Another neglected disease: Cancer in the Developing World

Breast cancer rates worldwide, 1980-2010

Freelance (and former NPR) health journalist Joanne Silberner of Seattle is doing a series of reports on cancer in the developing world for a number of news organizations with funding from the Pulitzer Center for Crisis Reporting.

The gist of it is that cancer in poor countries is often a neglected disease. As Silberner says in announcing her reporting tour starting in Uganda, moving on to India and Haiti:

Worldwide, more people die from cancer than from HIV/AIDS, tuberculosis and malaria – combined. Yet until recently, cancer was almost ignored by the global health groups, charitable organizations and governments working to improve conditions in developing countries.

As described to the Common Language Project, one of the collaborators on the project, Silberner first visits Kampala, Uganda, where Seattle’s Fred Hutchinson Cancer Research Institute has partnered with locals to launch the Uganda Cancer Institute.

Here’s a blog post for the Pulitzer Center describing a personal dilemma many reporters encounter when covering stories of poverty — should I help?

But what is at stake here is much a bigger dilemma, or apparent dilemma, which Silberner is traveling around the world to address: Given the limited (and lately, shrinking) resources available in global health to address diseases of poverty, is it realistic to try to include treatment for cancer?

Many today think so, Silberner writes:

The thinking was this: People in poor countries weren’t living long enough to get cancer; diagnosis and treatment were too costly and too difficult to deliver in low-income areas; there was no way to maintain sophisticated medical equipment outside of large, modern hospitals.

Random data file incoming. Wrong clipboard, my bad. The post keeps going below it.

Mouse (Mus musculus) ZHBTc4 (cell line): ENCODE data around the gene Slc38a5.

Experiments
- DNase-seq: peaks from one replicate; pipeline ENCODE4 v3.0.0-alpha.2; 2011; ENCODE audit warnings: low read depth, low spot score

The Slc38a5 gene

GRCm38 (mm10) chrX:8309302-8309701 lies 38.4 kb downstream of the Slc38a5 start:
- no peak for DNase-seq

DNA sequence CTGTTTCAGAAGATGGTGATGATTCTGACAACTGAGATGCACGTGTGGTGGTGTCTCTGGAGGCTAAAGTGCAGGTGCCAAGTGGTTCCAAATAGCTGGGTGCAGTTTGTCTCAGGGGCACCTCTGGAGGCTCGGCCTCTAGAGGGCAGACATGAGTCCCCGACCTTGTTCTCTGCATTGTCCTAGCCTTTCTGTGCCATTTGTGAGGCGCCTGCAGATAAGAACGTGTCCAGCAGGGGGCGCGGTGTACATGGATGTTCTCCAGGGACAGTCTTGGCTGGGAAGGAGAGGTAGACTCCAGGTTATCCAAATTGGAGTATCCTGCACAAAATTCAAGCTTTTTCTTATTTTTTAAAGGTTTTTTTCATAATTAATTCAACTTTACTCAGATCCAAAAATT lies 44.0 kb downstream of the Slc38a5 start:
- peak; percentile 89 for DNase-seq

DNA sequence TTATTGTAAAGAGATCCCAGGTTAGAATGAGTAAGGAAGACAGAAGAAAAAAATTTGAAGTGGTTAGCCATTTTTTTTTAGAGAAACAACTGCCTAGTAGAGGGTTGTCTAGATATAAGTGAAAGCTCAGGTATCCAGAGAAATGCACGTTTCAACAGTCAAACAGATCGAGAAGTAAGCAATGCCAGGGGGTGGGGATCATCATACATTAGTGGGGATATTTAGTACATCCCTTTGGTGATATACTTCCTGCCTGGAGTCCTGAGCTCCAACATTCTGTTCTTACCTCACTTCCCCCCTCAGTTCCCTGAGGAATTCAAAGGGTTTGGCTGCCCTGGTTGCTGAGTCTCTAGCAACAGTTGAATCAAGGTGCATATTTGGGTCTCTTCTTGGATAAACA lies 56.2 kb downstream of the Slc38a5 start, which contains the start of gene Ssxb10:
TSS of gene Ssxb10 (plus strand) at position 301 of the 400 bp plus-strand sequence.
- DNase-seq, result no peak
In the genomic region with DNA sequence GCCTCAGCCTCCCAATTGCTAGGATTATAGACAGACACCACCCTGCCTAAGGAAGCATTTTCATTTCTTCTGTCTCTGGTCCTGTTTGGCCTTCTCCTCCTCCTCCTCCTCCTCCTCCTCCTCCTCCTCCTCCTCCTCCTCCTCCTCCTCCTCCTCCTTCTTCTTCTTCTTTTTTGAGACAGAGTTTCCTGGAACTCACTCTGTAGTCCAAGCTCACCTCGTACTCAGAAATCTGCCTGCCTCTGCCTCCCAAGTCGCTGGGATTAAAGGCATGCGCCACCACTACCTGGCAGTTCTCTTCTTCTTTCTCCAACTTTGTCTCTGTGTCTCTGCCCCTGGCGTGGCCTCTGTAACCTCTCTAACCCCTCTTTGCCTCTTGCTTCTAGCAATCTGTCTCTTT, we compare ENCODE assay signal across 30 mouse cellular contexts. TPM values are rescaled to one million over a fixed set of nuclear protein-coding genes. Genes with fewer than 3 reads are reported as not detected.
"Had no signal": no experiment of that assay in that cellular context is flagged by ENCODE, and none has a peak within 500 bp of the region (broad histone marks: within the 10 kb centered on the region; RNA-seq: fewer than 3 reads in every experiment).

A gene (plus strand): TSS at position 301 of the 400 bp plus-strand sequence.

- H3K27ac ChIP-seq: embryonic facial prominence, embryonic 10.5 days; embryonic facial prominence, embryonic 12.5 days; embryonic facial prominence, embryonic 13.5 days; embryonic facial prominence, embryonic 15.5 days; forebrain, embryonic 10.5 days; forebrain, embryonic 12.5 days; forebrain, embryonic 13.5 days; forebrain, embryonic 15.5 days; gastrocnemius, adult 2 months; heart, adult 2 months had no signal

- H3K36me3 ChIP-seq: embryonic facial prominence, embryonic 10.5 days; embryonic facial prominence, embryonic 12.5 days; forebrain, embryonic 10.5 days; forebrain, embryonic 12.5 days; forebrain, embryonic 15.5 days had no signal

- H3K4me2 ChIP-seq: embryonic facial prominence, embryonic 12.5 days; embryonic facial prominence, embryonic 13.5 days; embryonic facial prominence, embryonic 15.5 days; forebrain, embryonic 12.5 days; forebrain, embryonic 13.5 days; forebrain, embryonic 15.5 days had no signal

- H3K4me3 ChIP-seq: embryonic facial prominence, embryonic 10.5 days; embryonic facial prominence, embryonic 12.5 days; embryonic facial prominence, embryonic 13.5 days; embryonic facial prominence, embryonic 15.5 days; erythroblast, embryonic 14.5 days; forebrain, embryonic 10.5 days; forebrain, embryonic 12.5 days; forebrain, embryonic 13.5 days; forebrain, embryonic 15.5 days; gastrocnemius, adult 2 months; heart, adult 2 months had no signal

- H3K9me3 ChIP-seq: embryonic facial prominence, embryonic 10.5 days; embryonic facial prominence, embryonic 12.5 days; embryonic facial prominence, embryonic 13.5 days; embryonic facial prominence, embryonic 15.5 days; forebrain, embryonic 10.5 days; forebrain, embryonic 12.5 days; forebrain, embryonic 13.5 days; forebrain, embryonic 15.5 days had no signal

Global health experts are now coming to see that thinking as all wrong, and they’re now pushing hard to establish research and treatment programs. Their challenges range from finding new, inexpensive and easy-to-do tests and treatments, to overcoming the stigma that keeps people with cancer from seeking help.

Look for her radio reports on KUOW and PRI’s The World, in print at the Common Language Project and the Pulitzer Center. I’ll try to keep up and post on her reporting here as well.

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About Author

Editor Tom Paulson is founder and lead journalist at Humanosphere. Prior to operating this online news site, he reported on science,  medicine, health policy, aid and development for the Seattle Post-Intelligencer. Contact him at tom-at-humanosphere.org, follow him on Twitter @tompaulson and/or send a comment below.

  • Philippeboucher2

    in many instances cancer can be prevented. In the case of tobacco, all what should be done is well known but considering the power of the industry and the usual lack of courage of the governments… “Research” and treatment have very little (if anything) to do with it. The situation is largely the same in “developed” countries. Many types of cancers are industrial epidemics, diseases manufactured by industrial products that remain largely unregulated, despite the social toll.